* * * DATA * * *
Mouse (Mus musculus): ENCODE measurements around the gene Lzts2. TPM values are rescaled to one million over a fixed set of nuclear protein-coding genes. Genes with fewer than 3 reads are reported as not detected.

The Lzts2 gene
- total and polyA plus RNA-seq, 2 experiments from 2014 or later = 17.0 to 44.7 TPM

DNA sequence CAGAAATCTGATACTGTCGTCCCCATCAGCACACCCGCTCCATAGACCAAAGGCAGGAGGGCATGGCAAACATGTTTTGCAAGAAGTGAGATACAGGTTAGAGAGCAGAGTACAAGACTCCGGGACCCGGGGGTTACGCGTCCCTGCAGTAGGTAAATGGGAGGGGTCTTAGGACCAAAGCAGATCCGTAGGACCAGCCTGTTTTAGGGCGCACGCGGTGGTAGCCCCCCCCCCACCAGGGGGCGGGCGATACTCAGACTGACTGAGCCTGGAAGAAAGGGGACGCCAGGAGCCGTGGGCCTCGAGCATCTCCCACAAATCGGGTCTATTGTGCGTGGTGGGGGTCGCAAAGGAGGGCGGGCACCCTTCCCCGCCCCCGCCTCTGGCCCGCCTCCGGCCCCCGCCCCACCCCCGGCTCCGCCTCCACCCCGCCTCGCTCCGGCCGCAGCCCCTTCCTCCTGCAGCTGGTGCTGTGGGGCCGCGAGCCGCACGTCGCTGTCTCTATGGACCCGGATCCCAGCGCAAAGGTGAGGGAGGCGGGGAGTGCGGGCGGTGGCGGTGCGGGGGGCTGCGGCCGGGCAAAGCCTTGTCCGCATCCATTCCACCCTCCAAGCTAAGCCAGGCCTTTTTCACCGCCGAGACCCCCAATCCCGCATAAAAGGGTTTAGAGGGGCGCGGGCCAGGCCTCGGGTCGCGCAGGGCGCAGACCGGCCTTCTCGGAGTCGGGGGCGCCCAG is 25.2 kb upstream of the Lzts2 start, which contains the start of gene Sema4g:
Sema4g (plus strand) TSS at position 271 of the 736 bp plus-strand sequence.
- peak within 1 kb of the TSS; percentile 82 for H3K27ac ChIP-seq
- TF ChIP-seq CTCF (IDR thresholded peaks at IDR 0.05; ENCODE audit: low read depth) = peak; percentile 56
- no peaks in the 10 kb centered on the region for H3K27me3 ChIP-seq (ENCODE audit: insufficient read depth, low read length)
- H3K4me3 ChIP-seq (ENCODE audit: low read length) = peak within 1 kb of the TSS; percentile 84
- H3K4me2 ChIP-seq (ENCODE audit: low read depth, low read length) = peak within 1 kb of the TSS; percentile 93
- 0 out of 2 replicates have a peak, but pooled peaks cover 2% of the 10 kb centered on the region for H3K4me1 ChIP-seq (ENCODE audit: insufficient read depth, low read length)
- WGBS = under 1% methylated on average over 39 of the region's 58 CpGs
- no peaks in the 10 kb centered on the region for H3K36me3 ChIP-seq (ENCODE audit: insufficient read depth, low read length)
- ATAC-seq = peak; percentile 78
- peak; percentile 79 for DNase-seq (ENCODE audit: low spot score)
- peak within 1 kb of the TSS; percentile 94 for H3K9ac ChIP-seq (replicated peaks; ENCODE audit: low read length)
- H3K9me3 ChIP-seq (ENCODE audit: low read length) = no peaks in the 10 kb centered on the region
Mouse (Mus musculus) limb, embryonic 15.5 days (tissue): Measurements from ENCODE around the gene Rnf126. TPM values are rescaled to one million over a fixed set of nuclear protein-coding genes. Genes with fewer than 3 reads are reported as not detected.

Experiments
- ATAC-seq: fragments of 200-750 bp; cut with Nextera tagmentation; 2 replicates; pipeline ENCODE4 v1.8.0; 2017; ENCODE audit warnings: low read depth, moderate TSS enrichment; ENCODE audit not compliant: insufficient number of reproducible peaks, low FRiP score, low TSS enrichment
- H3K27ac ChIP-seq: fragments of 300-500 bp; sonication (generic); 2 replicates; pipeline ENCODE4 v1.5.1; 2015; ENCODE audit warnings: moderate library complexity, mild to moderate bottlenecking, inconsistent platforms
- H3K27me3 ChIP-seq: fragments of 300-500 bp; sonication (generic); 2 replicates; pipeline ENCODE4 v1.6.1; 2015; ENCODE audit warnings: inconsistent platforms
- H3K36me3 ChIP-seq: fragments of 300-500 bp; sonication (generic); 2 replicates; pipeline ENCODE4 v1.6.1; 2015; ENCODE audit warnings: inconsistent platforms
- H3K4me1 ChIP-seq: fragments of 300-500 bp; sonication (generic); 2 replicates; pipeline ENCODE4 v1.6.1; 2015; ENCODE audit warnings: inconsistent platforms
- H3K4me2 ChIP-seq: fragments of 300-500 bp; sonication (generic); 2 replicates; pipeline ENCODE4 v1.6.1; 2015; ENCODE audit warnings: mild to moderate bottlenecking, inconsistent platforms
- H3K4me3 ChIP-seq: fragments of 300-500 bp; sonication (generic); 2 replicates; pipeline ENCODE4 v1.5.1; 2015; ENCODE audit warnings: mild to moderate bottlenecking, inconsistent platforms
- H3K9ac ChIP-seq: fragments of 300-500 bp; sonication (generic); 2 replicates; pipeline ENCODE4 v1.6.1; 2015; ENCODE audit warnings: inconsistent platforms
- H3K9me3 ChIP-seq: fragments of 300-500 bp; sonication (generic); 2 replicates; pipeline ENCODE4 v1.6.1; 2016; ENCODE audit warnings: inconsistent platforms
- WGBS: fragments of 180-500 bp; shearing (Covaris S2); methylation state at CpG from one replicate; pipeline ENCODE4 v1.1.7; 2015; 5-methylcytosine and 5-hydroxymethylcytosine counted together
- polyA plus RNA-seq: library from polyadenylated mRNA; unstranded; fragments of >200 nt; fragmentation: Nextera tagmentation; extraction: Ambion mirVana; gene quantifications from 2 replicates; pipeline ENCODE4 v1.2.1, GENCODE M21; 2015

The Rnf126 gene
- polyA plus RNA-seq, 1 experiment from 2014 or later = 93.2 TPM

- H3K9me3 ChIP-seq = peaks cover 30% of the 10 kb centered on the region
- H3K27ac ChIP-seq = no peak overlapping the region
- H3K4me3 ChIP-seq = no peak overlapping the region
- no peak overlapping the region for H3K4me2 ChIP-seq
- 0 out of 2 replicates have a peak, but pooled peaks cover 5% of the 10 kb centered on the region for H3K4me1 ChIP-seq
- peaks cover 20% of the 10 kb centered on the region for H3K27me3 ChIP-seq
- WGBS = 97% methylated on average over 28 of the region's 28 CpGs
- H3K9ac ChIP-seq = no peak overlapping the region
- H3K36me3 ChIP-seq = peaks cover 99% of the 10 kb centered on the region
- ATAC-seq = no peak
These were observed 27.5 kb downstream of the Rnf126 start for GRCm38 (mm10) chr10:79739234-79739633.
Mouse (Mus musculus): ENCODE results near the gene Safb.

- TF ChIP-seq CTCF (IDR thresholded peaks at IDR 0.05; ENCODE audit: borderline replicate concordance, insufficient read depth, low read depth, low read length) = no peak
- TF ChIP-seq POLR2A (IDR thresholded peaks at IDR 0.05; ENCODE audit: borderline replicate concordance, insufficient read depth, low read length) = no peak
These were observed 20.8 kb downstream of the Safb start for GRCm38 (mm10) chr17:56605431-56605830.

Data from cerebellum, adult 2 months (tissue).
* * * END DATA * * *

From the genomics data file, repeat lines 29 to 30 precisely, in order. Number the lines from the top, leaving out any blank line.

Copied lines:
- WGBS: fragments of 180-500 bp; shearing (Covaris S2); methylation state at CpG from one replicate; pipeline ENCODE4 v1.1.7; 2015; 5-methylcytosine and 5-hydroxymethylcytosine counted together
- polyA plus RNA-seq: library from polyadenylated mRNA; unstranded; fragments of >200 nt; fragmentation: Nextera tagmentation; extraction: Ambion mirVana; gene quantifications from 2 replicates; pipeline ENCODE4 v1.2.1, GENCODE M21; 2015